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Marketing Insights

Why 4 Big Brands Failed

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Could this happen to you?

Management Decisions that Kill a Brand

circuit-city-front.jpgIn March of 2007, Circuit City set itself up for failure. It fired 3,400 of its highest paid workers. The company said that replacing these employees with those willing to work for less was part of an effort to improve the bottom line. 60% of those let go worked in the stores, their better employees. In 2007 analysts saw poor sales in expensive televisions... products that require experienced sales persons. It made a poor decision in eliminating their best performing staff.
By daysofthundr46 on Flickr

Where oh where did Hummer Go? 

Hummer.jpgTheir main problem was failure to meet modern environmental standards. By the time the public noticed their lack of response to the environmental movement prices of oil and gas had risen. The Hummer’s brawny image reflected its gas guzzling engineering with 10mpg consumption. This was not what their target customer wanted. Consumer trends had tipped to saving the environment. G.M. tried to sell it to a Chinese manufacturer but the Chinese Government wouldn’t allow it. 

Digital Downfall 

poloroid.jpgIn 1989 Poloroid was investing 49% of R&D in digital so why did they fail? Yale School of Management suggests it was false assumptions about the changes in the photography industry. A huge mistake was CEO Gary DiCamillo’s belief that as “electronic imaging becomes more prevalent, there remains a basic human need for a permanent visual record.” This assumed we’d want printed images and not identifying that digital technology could provide a change in how we keep our images as well.  

Where do you go for unique obscure gadgets? 

sharper-image_store.jpg We use to go to The Sharper Image. Expensive, unique, only available here products that solve a problem make you feel better, or just plain fun and you try them in the store. It was a destination. But it wasn’t safe form unfavorable reviews. A store that opened in 1977 survived until 2008. But it all went downhill starting in 2002 with a Consumer Report about its Ionic Breeze Professional. The report stated the air purifier released unhealthy amounts of ozone. Then the owner of Ionic Breeze sued The Sharper Image. They settled giving the owner expensive concessions. That combined with huge loss in sales put The Sharper Image in bankruptcy in 2008 pushing it to an online store. No one would have predicted these big brands failing. Circuit City made poor financial decisions. Poloroid didn’t fully embrace the implications of their innovation. Hummer was impacted by failure to understand the environmental movement. A strong brand image does not guarantee a brand can withstand PR problems, poor financial decisions, or changing consumer interests. JC Penny and Sears continue to struggle. Many attribute the struggles of brick-and-mortar stores to ecommerce and now Amazon. I believe we will always want immediate gratification and that can’t happen from purchases we have to wait for post office, brown or FedEx to deliver. Daily decisions set the direction of a company and its brand.We don’t make the right choices every time. One mistake will not kill a brand.It is a series of choices pushed these businesses down the path that killed them. There was opportunity to turn the situation around. We should learn from these brands that keeping the status quo is the road to oblivion.  ePaper 12 Steps to Beat the Competition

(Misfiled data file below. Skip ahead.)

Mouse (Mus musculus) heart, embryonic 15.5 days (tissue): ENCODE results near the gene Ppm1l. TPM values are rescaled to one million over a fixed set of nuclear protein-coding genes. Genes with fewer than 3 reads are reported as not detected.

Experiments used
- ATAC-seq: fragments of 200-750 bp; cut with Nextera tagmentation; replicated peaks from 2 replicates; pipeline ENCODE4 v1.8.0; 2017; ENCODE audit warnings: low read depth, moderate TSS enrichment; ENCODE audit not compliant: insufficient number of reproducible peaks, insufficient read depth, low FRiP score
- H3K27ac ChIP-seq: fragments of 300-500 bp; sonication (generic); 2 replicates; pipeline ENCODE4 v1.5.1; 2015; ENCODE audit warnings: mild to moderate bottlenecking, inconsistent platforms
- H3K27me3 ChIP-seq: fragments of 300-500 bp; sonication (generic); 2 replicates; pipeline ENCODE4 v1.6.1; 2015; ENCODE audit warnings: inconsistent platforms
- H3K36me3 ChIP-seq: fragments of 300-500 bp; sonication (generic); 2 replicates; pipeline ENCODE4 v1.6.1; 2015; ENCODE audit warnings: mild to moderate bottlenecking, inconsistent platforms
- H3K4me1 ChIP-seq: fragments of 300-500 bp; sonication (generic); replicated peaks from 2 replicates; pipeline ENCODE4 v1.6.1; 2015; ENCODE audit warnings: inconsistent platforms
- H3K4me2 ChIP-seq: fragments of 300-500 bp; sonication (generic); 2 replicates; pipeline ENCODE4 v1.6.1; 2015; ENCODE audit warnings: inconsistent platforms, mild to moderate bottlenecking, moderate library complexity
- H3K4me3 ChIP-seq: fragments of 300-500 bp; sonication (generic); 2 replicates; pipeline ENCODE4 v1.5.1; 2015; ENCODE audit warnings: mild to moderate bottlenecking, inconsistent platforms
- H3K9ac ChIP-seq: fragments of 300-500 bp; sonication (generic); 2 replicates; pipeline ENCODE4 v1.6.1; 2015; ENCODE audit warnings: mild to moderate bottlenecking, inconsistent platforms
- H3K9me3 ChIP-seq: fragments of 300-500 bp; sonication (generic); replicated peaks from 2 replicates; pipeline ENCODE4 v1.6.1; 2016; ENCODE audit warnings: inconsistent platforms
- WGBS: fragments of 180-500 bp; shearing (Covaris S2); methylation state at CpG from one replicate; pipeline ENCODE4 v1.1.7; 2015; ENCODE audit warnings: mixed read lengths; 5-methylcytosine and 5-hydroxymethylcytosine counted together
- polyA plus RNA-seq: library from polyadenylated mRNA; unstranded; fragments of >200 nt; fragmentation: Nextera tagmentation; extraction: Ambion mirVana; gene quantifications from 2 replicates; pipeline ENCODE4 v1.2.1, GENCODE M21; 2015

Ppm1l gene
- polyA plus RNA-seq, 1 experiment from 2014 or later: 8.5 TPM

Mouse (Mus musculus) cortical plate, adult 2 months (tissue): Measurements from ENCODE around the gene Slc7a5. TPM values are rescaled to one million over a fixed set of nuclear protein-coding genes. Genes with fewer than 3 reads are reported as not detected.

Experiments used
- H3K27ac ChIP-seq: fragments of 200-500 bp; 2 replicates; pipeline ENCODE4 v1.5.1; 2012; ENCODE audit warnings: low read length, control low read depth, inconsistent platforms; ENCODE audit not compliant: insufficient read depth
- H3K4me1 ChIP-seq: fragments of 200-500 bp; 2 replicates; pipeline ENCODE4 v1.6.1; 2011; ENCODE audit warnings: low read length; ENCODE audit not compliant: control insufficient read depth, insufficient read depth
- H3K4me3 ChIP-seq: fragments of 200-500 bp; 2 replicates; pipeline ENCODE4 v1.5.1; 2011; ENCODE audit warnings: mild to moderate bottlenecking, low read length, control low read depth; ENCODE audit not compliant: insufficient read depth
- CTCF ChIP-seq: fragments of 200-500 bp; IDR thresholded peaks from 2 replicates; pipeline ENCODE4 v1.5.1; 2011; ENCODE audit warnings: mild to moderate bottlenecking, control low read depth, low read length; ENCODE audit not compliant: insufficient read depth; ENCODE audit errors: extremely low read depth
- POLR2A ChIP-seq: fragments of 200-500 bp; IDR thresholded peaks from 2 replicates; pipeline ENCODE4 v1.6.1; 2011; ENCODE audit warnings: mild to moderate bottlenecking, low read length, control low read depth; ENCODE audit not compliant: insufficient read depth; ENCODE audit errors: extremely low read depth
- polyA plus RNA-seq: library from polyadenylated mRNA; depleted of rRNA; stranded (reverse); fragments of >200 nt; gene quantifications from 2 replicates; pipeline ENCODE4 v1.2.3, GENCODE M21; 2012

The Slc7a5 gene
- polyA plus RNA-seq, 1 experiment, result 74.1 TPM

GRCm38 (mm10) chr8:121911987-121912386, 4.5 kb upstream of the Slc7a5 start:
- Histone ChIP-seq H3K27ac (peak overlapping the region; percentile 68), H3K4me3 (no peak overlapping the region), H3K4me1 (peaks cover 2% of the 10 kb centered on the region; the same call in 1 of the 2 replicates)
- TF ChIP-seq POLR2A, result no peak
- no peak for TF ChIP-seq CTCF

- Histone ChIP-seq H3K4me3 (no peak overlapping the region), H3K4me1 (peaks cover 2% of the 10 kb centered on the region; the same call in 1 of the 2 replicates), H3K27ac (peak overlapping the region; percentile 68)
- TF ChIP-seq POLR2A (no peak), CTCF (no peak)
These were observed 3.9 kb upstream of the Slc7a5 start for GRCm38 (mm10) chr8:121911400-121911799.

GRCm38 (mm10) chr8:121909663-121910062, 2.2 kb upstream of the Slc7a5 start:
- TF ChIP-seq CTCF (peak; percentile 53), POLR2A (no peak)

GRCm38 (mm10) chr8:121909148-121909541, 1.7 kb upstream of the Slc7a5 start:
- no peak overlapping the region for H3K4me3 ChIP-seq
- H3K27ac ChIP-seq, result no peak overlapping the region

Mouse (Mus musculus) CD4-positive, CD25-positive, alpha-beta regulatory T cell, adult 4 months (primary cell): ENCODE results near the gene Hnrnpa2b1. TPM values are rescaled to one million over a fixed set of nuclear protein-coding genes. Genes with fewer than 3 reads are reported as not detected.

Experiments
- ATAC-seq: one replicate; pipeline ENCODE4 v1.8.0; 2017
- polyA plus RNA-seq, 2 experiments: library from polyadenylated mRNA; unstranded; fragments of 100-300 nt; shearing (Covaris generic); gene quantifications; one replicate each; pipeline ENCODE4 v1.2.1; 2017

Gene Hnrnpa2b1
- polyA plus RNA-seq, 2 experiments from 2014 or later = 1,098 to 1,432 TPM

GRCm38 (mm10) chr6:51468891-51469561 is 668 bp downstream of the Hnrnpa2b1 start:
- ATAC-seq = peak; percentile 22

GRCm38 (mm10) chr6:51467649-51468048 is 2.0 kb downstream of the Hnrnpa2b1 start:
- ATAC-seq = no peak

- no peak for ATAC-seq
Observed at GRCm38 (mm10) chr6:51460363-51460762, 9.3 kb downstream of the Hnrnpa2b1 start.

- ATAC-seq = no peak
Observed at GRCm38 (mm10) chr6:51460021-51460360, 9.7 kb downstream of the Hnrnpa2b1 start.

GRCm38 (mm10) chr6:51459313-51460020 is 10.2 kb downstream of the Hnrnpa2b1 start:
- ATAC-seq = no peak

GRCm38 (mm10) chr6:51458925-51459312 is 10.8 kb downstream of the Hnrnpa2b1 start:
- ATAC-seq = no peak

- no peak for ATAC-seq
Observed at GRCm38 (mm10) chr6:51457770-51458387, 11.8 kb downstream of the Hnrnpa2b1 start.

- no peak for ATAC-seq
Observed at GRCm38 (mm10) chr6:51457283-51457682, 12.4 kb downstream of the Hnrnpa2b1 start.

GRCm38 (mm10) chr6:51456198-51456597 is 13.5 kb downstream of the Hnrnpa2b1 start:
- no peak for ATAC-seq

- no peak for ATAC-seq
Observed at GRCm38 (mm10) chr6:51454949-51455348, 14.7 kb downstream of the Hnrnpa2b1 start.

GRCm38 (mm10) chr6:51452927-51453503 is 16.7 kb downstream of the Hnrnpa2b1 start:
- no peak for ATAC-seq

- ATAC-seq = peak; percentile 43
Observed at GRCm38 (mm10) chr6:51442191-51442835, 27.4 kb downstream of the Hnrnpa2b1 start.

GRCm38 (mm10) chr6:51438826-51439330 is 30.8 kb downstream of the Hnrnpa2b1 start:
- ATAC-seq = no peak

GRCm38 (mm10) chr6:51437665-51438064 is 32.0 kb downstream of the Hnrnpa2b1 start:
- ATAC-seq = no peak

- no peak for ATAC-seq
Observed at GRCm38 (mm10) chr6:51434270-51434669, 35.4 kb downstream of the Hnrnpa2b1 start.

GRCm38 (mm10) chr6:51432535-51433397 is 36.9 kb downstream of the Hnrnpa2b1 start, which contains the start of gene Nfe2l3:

Topics: Branding, Business Management

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